Java 17: Map.Entry.copyOf


copyof.gif

Java 17 introduces a copyOf function for the Map.Entry object.

The goal is to generate a new object from a map entry that contains the same value of the original object but without reference to the map and without undefined behaviours.

mapentry.gif

This should simplify our work when we work with data extracted from maps, reducing the risk of surprises working with Map.Entry. As documented, with Map.Entry obtained during the iteration of a Map, the behavior of such a Map.Entry instance is undefined outside of iteration of the map's entry-set view.

To use .copyOf you need to call the static method in Map.Entry, example:

Map.Entry<Integer, String> copyOfTheEntry = Map.Entry.copyOf(simpleMap.entrySet().stream().toList().get(0));

Here you can see the complete example.

@Test 
public void testMapEntry_copyOf() { 
  // we create a simple map to test the feature introduced in Java 17 
  Map<Integer, String> simpleMap = new HashMap<>(); 
  simpleMap.put(1, "Initial value of the entry"); 
 
  // we extract the new entry from the map 
  Map.Entry<Integer, String> originalEntry = simpleMap.entrySet().stream().toList().get(0); 
 
  // the entry is just a reference to the one in the map 
  assertEquals(originalEntry, simpleMap.entrySet().stream().toList().get(0)); 
  assertTrue(originalEntry == simpleMap.entrySet().stream().toList().get(0)); 
 
  // now we create a copy of the new entry in the map 
  Map.Entry<Integer, String> copyOfTheEntry = Map.Entry.copyOf(simpleMap.entrySet().stream().toList().get(0)); 
 
  // we check if the copy and the entry are the same 
  // for MapEntry only the Key and the Value are evaluated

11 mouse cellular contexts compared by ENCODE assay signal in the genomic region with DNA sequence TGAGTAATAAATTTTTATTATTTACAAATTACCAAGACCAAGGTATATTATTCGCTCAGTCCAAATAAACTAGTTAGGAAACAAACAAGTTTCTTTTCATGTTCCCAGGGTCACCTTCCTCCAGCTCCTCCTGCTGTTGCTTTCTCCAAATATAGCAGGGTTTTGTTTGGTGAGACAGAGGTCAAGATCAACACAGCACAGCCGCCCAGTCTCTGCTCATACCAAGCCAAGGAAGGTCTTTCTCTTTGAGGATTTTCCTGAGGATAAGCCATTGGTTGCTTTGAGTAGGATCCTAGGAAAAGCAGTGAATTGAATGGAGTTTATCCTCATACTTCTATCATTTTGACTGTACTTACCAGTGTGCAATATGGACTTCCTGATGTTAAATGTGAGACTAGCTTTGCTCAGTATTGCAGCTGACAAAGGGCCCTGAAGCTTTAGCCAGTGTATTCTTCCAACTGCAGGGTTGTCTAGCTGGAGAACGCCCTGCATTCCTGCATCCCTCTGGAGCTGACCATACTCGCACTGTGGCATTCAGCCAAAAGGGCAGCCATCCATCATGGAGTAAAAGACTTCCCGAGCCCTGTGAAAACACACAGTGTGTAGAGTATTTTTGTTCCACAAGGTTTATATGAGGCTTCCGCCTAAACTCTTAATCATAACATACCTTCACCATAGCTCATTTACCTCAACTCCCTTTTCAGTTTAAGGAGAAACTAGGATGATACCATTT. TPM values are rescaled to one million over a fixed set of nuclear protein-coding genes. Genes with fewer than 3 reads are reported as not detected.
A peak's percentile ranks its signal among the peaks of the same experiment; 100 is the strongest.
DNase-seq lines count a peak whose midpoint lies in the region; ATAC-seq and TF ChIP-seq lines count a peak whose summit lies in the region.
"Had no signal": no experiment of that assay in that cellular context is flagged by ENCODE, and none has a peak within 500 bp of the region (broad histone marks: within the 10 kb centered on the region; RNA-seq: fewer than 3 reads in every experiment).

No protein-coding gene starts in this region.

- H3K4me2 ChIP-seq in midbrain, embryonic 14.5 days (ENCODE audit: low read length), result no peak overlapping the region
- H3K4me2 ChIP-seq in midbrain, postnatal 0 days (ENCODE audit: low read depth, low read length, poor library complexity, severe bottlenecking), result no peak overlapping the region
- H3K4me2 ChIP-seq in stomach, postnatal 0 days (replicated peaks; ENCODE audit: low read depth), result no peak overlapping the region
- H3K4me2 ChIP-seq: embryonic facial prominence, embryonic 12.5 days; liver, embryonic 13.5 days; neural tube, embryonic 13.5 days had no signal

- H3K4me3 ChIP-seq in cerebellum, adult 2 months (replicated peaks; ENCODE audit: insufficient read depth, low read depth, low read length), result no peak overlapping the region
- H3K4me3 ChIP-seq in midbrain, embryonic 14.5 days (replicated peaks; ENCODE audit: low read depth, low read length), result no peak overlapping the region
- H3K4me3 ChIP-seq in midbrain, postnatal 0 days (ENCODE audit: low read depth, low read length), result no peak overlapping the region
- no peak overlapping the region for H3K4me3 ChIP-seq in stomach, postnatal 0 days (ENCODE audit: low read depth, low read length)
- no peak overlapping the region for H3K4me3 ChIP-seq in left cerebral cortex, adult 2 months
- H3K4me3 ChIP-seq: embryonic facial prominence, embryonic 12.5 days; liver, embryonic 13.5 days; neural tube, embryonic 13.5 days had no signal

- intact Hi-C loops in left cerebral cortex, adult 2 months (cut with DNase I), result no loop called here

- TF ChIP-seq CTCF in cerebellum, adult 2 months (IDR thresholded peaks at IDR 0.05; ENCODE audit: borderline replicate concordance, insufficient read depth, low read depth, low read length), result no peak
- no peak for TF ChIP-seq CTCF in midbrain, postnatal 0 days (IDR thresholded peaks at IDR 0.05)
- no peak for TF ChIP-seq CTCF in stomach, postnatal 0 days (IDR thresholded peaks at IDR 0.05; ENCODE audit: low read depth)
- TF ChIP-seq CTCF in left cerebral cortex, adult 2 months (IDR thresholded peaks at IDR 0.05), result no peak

assertEquals(copyOfTheEntry, originalEntry); 
  // ... but the objects are different 
  assertFalse(copyOfTheEntry == originalEntry); 
 
  // now we update the entry in the map 
  simpleMap.put(1, "The entry value has changed"); 
 
  // the two entries are not more equals, originalEntry is only a reference to the value in the map 
  assertNotEquals(copyOfTheEntry, originalEntry); 
 
  // now we copy the initial value in the original entry, the value of the map is modified too 
  originalEntry.setValue("Initial value of the entry"); 
  assertEquals(copyOfTheEntry, originalEntry); 
} 

.get() gives us a reference, .copyOf() gives us a new object

The ‘issue’ with .get() is that we get only a reference of the original object that is still in the Map. If a developer starts to manipulate the object received, he will update the original list. On the other side, if he wants to work with the data of the object he has to copy the values in a new object, this requires one or more extra steps. With a separate object the Runtime can optimise the memory in case the original collection is not required anymore.

.equals(): the values are ‘the same’

The Map.Entry created with copyOf has the same characteristics of the original object in the Map for this reason if you try to compare the two objects with .equals() you will receive a true as result.

Here the code of equals().

public boolean equals(Object o) { 
  Object k, v; Map.Entry<?,?> e; 
  return ((o instanceof Map.Entry) && 
    (k = (e = (Map.Entry<?,?>)o).getKey()) != null && 
    (v = e.getValue()) != null && 
    (k == key || k.equals(key)) && 
    (v == val || v.equals(val))); 
} 

To compare if the objects are the same you can compare their instance with ==. With this you can verify that copyOf() generates a new instance of the object.

… and the classes … small surprise … the copy is immutable

Can we update the copy of the original object? The answer is no.

// which objects are we using? 
assertEquals("java.util.HashMap$Node", originalEntry.getClass().getName()); 
assertEquals("java.util.KeyValueHolder", copyOfTheEntry.getClass().getName()); 

When we copy the obejct in the map we receive a KeyValueHolder this object is immutable.

In our case the Map.entry() method is called and a KeyValueHolder is returned.

public static <K, V> Map.Entry<K, V> copyOf(Map.Entry<? extends K, ? extends V> e) { 
  Objects.requireNonNull(e); 
  if (e instanceof KeyValueHolder) { 
    return (Map.Entry<K, V>) e; 
  } else { 
    return Map.entry(e.getKey(), e.getValue()); // <- this is our case 
  } 
} 

If we try to update the value of our ‘copy object’ we will receive the following error message

java.lang.UnsupportedOperationException: not supported 
at java.base/java.util.KeyValueHolder.setValue(KeyValueHolder.java:93) 

Create a snapshot of a Map

This example comes from the official Java documentation, it is possible to iterate a Map and generate a ‘snapshot’ using copyOf:

var entries = map.entrySet().stream().map(Map.Entry::copyOf).toList() 


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